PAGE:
Harry Potter and the Deathly Hallows is the seventh and final book in the Harry Potter series by J. K. Rowling. It was published in 2007 by Scholastic. For more information on the world of Harry Potter, check out the Lexicon. For news, check out the #1 Harry Potter fansite, mugglenet.com.
Spoilers for the series.
Genre: Fantasy, Children’s, Realistic
“Harry Potter is preparing to leave the Dursleys and Privet Drive for the last time. But the future that awaits him is full of danger, not only for him, but for anyone close to him — and Harry has already lost so much. Only by destroying Voldemort’s remaining Horcruxes can Harry free himself and overcome the Dark Lord’s forces of evil.
In this dramatic conclusion to the Harry Potter series, Harry must leave his most loyal friends behind, and in a final perilous journey find the strength and the will to face his terrifying destiny: a deadly confrontation that is his alone to fight.”
“So does it say how to destroy Horcruxes in the book?”
“Yes,” said Hermione, now turning the fragile pages as if examining rotting entrails, “because it warns Dark wizards how strong they have to make the enchantments on them. From all that I’ve read, what Harry did to Riddle’s diary was one of the few really foolproof ways of destroying a Horcrux.”
“What, stabbing it with a basilisk fang?” asked Harry.
“Oh well, lucky we’ve got such a large supply of basilisk fangs, then,” said Ron. “I was wondering what we were going to do with them.”
“Death’s got an Invisibility Cloak?” Harry interrupted again.
“So he can sneak up on people,” said Ron. “Sometimes he gets bored of running at them, flapping his arms and shrieking…sorry, Hermione.”
“The house-elves, they’ll all be down in the kitchen, won’t they?”
“You mean we ought to get them fighting?” asked Harry.
“No,” said Ron seriously, “I mean we should tell them to get out. We don’t want any more Dobbies, do we? We can’t order them to die for us—”
There was a clatter as the basilisk fangs cascaded out of Hermione’s arms. Running at Ron, she flung them around his neck and kissed him full on the mouth. Ron threw away the fangs and broomstick he was holding and responded with such enthusiasm that he lifted Hermione off her feet.
“Is this the moment?” Harry asked weakly, and when nothing happened except that Ron and Hermione gripped each other still more firmly and swayed on the spot, he raised his voice. “OI! There’s a war going on here!”
Warnings: Violence, death
Recommended Age Range: 10+
What I Liked:
There were so, so many things that I liked that I don’t even know if I can expound on them all. I might just have to list them out.
First of all, Snape! Severus Snape! That moment when you read the chapter “The Prince’s Tale” and realize the depth of character that Snape has! That moment when you (maybe) realize how awesome he is! That moment when Dumbledore says, “My word, Severus, that I shall never reveal the best of you?” and that unforgettable “After all this time?” “Always!” scene! That moment when Dumbledore asks Snape to protect the students, and you realize that he did, in his own way, when he sent Ginny, Neville and Luna to the Forbidden Forest with Hagrid rather than hand them over to the Carrows and the Cruciatus Curse! Need I go on? Snape is a fantastic character, full of depth and nuance and, yes, gray areas. Harry is the Goody-Goody, Dumbledore is the One with the Dark Past, and Snape is the Gray Hero (Antihero?). Rowling included bravery, and heroes, in all shapes and forms in these books, and didn’t just limit it to one particular type.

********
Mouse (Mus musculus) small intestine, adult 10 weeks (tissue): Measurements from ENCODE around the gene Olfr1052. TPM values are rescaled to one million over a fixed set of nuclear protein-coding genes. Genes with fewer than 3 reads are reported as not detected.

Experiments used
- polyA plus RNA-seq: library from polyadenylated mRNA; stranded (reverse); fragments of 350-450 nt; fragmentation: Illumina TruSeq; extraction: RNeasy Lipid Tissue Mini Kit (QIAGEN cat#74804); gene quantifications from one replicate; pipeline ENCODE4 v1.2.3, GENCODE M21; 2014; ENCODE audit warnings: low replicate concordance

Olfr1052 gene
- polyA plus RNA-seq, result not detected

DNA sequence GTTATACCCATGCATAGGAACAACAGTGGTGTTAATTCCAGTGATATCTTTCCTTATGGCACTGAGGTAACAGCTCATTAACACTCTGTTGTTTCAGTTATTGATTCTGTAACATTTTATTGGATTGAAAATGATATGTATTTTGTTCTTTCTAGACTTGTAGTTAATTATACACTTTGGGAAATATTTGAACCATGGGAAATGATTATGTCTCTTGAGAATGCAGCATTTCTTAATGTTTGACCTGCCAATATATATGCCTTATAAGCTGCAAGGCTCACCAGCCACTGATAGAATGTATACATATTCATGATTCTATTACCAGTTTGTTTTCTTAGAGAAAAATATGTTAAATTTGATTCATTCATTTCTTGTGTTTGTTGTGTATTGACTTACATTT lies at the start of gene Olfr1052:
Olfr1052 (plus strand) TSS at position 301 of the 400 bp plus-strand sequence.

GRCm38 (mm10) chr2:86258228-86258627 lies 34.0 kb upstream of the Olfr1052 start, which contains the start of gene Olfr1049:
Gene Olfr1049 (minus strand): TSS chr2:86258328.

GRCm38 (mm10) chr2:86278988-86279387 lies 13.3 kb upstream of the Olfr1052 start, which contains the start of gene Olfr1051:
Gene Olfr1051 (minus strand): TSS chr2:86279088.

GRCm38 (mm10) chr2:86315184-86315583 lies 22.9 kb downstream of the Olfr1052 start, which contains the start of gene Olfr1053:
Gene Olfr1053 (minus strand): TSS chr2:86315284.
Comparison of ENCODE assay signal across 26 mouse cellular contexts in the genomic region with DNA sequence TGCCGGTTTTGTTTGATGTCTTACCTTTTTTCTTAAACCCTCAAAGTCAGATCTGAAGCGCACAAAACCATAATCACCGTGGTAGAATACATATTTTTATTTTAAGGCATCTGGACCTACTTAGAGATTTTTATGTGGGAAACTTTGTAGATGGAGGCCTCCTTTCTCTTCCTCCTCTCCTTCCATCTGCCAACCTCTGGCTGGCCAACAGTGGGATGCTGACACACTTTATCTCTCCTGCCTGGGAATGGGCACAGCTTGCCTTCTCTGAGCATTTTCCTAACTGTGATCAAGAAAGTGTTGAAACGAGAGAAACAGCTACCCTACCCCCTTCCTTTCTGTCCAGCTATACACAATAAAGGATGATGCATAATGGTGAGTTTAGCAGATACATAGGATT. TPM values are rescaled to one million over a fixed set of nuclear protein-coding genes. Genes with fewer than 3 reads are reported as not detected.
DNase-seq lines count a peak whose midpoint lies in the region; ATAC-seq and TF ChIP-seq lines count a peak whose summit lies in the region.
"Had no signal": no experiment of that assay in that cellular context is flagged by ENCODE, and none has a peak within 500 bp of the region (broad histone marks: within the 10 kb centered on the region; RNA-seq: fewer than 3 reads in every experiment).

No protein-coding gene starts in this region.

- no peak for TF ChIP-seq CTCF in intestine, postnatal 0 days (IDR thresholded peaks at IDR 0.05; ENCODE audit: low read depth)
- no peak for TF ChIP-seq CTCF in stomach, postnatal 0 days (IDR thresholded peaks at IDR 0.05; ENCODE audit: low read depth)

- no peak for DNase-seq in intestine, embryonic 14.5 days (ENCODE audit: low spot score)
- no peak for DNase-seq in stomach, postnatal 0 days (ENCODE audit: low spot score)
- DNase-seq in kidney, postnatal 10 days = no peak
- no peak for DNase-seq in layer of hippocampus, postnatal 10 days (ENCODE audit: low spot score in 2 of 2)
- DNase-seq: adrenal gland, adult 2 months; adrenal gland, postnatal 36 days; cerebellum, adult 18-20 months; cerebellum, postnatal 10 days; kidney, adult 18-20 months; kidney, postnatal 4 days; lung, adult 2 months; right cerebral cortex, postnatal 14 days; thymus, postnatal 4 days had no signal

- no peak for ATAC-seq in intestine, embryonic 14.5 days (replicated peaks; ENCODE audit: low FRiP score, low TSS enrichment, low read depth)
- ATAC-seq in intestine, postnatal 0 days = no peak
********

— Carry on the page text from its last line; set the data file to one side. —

That being said, let me bring up the opposite view of this. Here is a link to an article written about Snape titled “Severus Snape Does Not Deserve Your Pity.” If you don’t care to read it, basically, the author of the article is saying that sure, Snape is brave, and yes, he was on the good side, but that does not excuse his behavior towards Harry and others. Plus, he was a terrible teacher. And the fact that he held on to his love for Lily for so long just makes him appear more weak than strong (that might not be in the article, but I’ve heard people say this). Okay, sure. I’ll give you all of those (except for maybe the love part). The author of the article is right, in a way. But she doesn’t see what I saw in Snape, way before the seventh book came out: namely, his potential as a character. I don’t pity him, I admire him (mostly). I think this is why I started getting into fanfiction: here was a medium where all aspects of Snape’s character could be explored, and where people could image what would have happened if Snape had gotten past his grudge of James Potter and seen Harry as Harry and not as an extension of James, what would have happened if Snape had become Harry’s mentor/teacher and, yes, guardian. It’s fantastic, the potential Snape has, the “what-ifs” that can be explored in regards to his character. That is why I like Snape. It’s why I like the whole Harry Potter world.
Neville, when did you become so awesome? Character growth, thy name is Longbottom.
The themes and messages that permeate this book are fabulous. Here’s just a few of the more prominent ones:
Mercy. Harry’s reluctance to kill anyone he doesn’t need to, as seen in his aversion to Stunning the Imperiused Stan Shunpike. “I won’t blast people out of the way just because they’re there, that’s Voldemort’s job” and “Stan was Imperiused, if I Stunned him he could have fallen hundreds of feet.” Also, his (eventual) forgiveness of Dumbledore for Dumbledore’s mistakes in the past, which also falls into the category of “Realizing That Your Idols Are Not As Perfect As You Think.”